Film Review // His Girl Friday (1940) - B Movies

figure 1. His Girl Friday - Film Poster
"A B Movie?! With Cary Grant in? " you might say, but as His Girl Friday releases under Columbia Pictures with Grant's early career in 1940 the all too familiar romantic comedy with a hint of drama is set to stage with a twist. Originally actually based on The Front Page, a play from 1928 by Ben Hecht & Charles MacArthur His Girl Friday had to remain faithful to it's origins; just as Walter Burns (played by aforementioned Cary Grant) toys with Hildegard "Hildy" Johnson (played by Rosalind Russel) and her quarrel with staying true to her new marriage and divorce with Walter - ultimately failing. 

figure 2 - Walter, Bruce & Hildy share lunch..
 A Male & Female lead coupled with being a romantic comedy, His Girl Friday surely makes no great strides to be different; sticking to a predictable structure of conflict in the middle with a safe though awfully heartwarming resolve at the end and a script that does not dare go below the horizon line. Being lead to believe that His Girl Friday is yet another run of the mill film similar to that of Roman Holiday (1953) & Charade (1963) whilst partially correct does begin to show it's real colours eventually. The black sheep of His Girl Friday appears in the form of Bruce Baldwin (Ralph Bellamy), a bland insurance man who plans to wed Hidly the next day and settle down in Albany with her. Walter, gratuitously played by the ever-popular choice for this type of role, Cary Grant, had not yet come into his own and his soon-to-be style of quaint cockiness has only just begin to arise yet regardless as the film progresses the conversing with Hidly only gains hilarity. Often, before 1950 a clash of culture, class, and generally what is considered humour can be lost on newer audiences, yet in the case of His Girl Friday it manages to surpass all these barriers and still be a pinnacle of laughter. As Hidly tells Walter about her new fiance and his willingness to hold doors open for her, or carry her bags (implying that he Walter himself did not), only then for him to demonstrate a "and I will continue to not to!" and do none of what she described sets the tone for the whole film. Walter consistently tries to sabotage Bruce, Hildy being fully aware, nay expects it, and tries to prepare for the inevitable but eventually Walter's cunning breaks through, landing Bruce in jail several times and getting his Mother into a car accident.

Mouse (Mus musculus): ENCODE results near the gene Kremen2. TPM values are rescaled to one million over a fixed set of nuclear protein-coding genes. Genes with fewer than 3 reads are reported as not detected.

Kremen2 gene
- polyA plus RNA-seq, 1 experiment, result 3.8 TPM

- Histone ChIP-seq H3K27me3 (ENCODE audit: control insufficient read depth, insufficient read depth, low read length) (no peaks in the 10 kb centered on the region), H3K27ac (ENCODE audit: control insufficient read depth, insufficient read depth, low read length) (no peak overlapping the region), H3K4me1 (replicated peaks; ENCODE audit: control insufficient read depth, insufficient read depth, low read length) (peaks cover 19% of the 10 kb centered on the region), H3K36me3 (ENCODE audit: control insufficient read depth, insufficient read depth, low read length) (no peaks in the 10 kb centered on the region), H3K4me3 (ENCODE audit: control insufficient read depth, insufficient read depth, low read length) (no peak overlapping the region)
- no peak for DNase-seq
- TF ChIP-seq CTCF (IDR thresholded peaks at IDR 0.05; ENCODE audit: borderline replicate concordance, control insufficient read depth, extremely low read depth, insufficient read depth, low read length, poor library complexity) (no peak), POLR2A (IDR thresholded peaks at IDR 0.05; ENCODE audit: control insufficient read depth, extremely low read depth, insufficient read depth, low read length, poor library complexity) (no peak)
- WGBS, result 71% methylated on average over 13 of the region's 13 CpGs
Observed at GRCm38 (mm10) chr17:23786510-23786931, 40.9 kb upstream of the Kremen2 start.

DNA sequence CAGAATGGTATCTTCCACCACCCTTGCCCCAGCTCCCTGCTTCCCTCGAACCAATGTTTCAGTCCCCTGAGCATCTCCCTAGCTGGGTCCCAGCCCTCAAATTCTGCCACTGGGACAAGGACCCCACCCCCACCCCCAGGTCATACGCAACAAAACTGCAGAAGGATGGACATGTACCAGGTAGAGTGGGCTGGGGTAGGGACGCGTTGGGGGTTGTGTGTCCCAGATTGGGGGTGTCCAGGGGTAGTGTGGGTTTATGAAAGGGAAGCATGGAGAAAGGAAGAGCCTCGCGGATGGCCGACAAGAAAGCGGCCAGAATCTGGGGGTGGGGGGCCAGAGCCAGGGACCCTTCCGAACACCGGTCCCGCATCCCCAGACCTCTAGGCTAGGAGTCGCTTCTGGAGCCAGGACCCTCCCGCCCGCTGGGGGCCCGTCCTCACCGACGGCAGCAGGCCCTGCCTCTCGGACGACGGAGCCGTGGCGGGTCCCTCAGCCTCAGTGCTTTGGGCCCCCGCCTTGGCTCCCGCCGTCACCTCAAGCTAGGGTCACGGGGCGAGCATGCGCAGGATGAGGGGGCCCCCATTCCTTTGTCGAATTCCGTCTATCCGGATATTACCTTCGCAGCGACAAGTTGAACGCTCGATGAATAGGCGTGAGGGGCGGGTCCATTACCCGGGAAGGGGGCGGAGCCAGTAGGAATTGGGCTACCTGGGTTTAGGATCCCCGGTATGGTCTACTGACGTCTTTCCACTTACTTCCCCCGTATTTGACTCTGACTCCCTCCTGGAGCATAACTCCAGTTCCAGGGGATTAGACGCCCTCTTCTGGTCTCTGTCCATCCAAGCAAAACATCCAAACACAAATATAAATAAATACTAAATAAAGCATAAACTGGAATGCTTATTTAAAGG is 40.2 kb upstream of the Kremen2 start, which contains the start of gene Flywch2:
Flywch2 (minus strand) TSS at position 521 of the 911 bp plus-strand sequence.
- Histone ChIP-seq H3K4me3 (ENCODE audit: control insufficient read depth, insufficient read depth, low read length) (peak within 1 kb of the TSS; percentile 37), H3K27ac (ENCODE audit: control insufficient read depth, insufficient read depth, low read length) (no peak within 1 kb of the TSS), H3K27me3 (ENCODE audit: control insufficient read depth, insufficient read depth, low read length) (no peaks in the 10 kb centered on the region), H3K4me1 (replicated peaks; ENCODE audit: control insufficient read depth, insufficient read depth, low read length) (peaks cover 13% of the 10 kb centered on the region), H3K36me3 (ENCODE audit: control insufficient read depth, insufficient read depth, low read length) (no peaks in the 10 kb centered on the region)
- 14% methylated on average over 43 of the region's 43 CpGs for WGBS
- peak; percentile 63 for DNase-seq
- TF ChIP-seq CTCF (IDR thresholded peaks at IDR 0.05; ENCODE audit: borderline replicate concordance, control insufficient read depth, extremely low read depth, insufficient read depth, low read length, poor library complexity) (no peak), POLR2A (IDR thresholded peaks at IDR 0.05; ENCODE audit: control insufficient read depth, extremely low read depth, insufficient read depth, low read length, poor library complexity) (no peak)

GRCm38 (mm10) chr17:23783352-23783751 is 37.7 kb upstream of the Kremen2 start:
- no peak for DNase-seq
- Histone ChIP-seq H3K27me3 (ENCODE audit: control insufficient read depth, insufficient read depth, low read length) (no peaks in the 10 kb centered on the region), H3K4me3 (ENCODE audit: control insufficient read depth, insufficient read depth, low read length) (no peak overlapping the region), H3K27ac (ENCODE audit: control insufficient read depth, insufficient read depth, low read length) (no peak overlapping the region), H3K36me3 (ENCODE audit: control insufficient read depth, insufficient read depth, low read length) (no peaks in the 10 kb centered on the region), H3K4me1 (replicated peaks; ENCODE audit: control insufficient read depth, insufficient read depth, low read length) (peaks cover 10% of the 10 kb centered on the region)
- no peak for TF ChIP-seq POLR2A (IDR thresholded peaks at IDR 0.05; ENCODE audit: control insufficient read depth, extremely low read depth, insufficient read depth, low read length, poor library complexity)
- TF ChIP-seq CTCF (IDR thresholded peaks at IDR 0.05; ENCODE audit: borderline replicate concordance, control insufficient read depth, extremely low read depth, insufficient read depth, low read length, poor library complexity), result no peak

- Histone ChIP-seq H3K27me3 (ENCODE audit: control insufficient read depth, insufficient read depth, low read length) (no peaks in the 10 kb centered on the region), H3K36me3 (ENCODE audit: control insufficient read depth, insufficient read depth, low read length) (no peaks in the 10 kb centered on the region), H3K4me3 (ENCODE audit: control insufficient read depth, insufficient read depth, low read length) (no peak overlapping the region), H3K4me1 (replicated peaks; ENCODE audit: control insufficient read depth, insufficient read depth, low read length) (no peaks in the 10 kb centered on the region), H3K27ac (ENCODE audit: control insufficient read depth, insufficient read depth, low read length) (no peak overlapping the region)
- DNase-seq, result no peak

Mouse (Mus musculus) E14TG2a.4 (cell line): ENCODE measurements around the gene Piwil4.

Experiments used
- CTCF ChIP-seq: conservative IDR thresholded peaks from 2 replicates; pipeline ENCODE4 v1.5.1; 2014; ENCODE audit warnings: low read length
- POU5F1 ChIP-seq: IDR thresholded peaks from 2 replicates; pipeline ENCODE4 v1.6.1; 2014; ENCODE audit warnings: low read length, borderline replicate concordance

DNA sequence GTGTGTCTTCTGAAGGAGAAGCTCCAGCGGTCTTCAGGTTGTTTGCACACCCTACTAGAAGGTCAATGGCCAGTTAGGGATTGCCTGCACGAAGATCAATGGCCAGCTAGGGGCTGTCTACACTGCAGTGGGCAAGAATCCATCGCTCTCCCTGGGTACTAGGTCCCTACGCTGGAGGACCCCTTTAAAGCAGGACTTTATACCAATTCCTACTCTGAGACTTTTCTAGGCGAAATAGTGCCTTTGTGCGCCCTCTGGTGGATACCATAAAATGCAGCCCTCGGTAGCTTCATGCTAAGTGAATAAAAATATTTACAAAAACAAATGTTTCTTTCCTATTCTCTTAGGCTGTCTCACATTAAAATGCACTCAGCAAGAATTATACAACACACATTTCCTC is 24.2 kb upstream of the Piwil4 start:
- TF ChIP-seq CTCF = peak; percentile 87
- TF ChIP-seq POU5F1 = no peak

An abundance of timeless shenanigans with a witty script in copula, His Girl Friday has no tricks up it's sleeve regarding maquettes or special effects, and unlike more typical B Movies such as The Giant Claw (1957) with it's garish bird monster or Creature from the Black Lagoon (1954) and it's use of a rubber suited fish creature which exploit the unexplained monster genre, His Girl Friday exploits the effortless structure that comes with romantic comedy films of the time, and such a formula that still holds up today. Having said this it can unfortunately be perceived in an extremely safe manner that, bar the ending, feeds off of already existing acts and roles to create a film that does not add anything new to the table - then again neither did it try to.  


  1. Yep, a true (but good) paint by numbers romantic b-movie of the 40' you say Cary Grant is still a bit more Archi Leach at this stage in career. Nice choice and a good read.

    1. Ahaha yes definitely! He wasn't quite there yet..

      Thank you :-)